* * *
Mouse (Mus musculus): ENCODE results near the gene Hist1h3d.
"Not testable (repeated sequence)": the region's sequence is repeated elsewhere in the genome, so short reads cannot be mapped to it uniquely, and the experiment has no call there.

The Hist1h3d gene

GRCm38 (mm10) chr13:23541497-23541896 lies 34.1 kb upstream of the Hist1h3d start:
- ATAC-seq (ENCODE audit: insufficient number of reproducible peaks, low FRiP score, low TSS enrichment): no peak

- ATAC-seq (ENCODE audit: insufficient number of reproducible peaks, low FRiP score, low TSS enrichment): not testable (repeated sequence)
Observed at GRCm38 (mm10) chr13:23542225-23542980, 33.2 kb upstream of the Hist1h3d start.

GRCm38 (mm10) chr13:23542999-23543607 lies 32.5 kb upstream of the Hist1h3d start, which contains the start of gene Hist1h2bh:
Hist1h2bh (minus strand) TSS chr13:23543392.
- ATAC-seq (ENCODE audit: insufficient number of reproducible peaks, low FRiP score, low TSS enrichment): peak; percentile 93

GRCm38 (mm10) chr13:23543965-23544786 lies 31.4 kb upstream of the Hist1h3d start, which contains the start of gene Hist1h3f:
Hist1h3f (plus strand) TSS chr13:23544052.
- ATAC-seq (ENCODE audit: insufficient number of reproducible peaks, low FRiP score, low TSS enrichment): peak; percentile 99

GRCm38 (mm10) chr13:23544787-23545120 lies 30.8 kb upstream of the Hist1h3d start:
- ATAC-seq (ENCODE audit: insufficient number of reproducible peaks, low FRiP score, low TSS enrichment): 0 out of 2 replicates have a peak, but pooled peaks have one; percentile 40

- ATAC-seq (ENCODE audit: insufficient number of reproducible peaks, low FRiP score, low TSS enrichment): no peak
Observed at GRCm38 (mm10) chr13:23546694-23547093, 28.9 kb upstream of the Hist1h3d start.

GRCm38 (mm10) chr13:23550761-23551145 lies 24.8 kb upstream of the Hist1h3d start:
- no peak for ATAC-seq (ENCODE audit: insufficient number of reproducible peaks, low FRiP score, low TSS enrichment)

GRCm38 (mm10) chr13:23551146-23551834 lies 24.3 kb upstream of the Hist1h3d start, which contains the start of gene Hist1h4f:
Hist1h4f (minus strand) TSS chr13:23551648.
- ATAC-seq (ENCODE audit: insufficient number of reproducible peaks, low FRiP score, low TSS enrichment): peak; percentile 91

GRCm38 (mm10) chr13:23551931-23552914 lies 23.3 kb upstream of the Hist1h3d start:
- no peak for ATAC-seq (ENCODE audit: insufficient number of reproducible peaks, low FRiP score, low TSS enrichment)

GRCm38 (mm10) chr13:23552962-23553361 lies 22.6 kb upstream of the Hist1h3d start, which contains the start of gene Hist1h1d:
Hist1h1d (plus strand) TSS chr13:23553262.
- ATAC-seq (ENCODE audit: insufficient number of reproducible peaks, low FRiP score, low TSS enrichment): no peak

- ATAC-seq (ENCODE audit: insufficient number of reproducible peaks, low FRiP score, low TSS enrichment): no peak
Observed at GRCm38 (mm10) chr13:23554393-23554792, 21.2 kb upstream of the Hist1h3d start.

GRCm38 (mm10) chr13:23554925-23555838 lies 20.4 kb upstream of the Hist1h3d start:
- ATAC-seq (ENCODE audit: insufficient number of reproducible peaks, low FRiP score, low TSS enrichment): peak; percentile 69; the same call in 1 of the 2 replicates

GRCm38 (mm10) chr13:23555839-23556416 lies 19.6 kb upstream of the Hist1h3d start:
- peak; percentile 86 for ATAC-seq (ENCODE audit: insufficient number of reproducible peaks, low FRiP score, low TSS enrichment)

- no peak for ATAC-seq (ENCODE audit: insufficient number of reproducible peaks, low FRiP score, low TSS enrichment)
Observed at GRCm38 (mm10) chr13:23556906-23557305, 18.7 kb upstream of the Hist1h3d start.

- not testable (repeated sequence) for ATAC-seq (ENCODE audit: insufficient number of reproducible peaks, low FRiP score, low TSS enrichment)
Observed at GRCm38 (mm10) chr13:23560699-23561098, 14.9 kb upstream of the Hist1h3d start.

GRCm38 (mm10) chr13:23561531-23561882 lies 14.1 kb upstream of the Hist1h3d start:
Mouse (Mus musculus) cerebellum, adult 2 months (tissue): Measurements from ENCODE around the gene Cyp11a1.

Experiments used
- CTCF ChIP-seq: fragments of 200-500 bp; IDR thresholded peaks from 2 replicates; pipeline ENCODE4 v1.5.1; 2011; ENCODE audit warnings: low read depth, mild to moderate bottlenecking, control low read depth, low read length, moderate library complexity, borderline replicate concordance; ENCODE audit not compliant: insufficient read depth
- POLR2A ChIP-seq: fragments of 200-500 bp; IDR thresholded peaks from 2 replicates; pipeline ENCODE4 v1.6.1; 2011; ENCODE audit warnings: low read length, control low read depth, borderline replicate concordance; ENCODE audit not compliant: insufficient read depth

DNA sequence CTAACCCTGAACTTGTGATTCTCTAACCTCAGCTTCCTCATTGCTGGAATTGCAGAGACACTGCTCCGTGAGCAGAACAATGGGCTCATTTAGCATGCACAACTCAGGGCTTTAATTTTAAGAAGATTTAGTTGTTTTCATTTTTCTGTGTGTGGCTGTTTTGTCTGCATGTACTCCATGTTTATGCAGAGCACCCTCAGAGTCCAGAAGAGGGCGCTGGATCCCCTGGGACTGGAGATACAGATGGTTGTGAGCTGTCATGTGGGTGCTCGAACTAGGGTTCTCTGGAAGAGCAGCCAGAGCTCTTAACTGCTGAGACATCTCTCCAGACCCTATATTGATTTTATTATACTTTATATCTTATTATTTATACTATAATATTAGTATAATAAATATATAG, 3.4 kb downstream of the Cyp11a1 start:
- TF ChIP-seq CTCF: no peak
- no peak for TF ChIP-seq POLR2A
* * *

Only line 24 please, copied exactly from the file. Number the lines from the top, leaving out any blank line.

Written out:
- no peak for ATAC-seq (ENCODE audit: insufficient number of reproducible peaks, low FRiP score, low TSS enrichment)